Tuesday, March 03, 2009

Loss Leaders

I haven't been playing much poker the last couple of weeks, mostly because a friend is visiting. While away from the tables, I've been asking myself a question:

Is it ever a good idea to make a -EV play?

My general answer is "no." I've always subscribed to the philosophy that I should be willing to gamble on a coin flip so that I don't look like a nit, but I won't take the worst of it like a sucker.

However, there may be times when making a play as a "loss leader" could be acceptable for metagame reasons. Here are a few possibilities:

1) Playing low pocket pairs from early position in a full ring game for deception. I accept that low pocket pairs from utg and utg+1 are probably break-even at best, but it's possible that they pay off in less obvious ways. For example, they raise your EP VP$IP, which makes it slightly more likely you'll get paid off with other premium hands from the same position. Also, I would think low pockets are more effective in lower-stakes games where opponents are more likely to stack off with overpairs. Folding these hands makes more sense in games with a lot of 3-betting.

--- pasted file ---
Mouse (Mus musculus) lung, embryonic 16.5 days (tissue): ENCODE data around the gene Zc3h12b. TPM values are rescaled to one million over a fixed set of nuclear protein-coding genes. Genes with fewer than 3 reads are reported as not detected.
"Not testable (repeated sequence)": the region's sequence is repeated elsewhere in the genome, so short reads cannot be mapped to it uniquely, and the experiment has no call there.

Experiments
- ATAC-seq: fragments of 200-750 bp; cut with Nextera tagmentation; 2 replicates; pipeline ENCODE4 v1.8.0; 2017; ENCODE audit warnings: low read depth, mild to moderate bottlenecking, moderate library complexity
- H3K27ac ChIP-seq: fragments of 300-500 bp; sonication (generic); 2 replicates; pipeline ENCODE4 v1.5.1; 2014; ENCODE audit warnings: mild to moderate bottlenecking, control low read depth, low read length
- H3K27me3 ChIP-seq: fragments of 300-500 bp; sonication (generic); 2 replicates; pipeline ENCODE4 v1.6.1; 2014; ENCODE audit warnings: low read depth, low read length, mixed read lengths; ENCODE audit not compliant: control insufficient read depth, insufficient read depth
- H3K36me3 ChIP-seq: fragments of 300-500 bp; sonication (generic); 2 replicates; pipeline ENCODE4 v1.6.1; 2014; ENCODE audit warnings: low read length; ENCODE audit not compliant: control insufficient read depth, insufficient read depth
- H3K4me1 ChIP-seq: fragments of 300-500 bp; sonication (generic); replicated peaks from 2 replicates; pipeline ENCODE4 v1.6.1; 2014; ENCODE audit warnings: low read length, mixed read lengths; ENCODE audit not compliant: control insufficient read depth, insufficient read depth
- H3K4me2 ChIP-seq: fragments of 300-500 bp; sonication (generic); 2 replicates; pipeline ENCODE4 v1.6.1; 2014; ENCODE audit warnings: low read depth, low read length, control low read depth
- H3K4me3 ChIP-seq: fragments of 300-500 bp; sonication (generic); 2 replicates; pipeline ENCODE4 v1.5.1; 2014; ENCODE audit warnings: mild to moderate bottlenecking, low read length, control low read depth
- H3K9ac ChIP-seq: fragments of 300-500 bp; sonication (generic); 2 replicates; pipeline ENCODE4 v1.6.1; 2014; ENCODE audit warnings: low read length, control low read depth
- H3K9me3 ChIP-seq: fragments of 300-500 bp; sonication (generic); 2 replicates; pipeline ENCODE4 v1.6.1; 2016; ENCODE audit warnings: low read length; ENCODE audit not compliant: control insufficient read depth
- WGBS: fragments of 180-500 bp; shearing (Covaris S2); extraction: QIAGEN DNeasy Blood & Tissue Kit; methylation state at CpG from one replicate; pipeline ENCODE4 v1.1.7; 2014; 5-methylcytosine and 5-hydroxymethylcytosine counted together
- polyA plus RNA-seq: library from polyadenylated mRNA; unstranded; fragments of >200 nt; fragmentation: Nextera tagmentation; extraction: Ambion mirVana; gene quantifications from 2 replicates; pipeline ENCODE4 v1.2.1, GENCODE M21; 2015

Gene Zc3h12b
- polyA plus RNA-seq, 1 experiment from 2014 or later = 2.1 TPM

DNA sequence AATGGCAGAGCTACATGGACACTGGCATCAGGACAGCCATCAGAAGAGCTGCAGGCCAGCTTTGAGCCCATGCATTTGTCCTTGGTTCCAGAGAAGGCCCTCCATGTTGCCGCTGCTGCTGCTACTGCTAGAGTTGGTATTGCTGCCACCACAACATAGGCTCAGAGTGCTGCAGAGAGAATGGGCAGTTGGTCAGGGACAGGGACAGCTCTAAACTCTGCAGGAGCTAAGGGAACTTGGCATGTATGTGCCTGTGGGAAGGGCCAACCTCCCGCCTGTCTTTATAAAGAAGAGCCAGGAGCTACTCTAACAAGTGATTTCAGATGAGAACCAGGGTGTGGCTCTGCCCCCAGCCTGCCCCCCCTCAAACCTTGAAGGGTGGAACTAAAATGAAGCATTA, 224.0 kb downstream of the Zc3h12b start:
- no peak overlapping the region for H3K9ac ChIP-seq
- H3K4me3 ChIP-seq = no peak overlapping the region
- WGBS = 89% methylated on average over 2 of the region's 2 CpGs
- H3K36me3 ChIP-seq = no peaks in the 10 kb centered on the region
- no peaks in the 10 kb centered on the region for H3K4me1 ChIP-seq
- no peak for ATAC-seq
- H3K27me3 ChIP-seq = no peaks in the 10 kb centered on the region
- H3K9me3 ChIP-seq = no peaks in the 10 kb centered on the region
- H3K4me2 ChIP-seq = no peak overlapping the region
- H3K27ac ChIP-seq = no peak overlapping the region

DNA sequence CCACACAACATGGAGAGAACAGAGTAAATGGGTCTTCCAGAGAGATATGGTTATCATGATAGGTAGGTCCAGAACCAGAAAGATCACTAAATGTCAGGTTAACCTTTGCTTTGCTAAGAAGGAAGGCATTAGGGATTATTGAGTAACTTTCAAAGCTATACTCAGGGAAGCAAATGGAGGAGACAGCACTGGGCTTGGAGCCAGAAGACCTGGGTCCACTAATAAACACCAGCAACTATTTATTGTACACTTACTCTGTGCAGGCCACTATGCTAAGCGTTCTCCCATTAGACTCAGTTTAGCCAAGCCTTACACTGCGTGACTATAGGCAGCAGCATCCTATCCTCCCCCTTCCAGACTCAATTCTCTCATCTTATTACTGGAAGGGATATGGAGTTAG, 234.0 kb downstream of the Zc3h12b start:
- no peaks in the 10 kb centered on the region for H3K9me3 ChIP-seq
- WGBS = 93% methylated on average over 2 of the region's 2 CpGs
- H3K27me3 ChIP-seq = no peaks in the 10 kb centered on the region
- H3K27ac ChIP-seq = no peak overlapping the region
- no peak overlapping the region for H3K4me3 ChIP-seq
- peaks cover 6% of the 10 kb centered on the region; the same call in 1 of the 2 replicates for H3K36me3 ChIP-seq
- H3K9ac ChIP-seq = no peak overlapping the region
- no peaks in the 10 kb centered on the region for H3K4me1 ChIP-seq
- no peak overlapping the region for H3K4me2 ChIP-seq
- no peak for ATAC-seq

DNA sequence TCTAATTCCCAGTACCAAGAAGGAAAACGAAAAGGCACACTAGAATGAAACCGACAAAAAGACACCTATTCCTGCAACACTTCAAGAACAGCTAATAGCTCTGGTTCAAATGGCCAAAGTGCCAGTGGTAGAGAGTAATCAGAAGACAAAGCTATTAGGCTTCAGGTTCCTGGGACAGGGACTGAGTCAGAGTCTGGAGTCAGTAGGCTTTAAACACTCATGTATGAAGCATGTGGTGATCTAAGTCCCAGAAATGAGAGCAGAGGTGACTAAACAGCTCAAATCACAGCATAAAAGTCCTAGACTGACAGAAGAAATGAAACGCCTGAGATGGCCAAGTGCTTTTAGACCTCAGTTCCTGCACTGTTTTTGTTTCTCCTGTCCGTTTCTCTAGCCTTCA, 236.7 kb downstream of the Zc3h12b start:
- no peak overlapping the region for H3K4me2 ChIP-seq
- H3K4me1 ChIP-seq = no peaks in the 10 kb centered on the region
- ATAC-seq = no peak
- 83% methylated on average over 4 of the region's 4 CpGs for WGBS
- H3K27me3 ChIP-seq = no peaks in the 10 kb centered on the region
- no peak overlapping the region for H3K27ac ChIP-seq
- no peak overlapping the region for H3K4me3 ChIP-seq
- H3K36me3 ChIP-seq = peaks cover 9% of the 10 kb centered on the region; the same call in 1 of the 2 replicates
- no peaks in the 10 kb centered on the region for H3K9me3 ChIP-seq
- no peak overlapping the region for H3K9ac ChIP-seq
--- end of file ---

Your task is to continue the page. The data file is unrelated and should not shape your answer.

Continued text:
2) Shoving all-in on the flop with a high flush draw early in a heads-up match. I don't like making this move, but it's been effective for my opponents because they tilt me easily when the flush card hits. The result of pushing a flush draw early in a match is that an opponent will read it as a fishy, overagressive play. If that kind of move is done within a broader gameplan, it could pay off later on.

3) Defending the big blind liberally. It's difficult to play out of position, but playing back at aggressive players from the blinds makes it more likely that observant stealers will make mistakes in the future. For example, they may stop stealing so much, or they may 4-bet too lightly.

I don't like making -EV plays, and I usually win by making the best decisions possible. But I wouldn't be surprised if some of these kinds of maniacal tendencies pay off by misleading opponents in their future actions.


Lin Sherman said...

In live games (not online) I sometimes take a bit the worst of it all-in against short-stackers just to try to bust them out of the game. If I lose the pot, they often quit anyway when they double-up, and if they don't quit, they're often playing out of their comfort zone with the bigger stack. So overall I figure I'm not really giving up much even if I lose the hand. But the big payoff is busting them out and freeing up the seat for someone who, one hopes, will supply the game with more economic stimulus.

spritpot said...

I wanted to comment but it seemed kind of long and involved for a comment here, so I put up a post on my blog about it (sorry for the shameless advertising):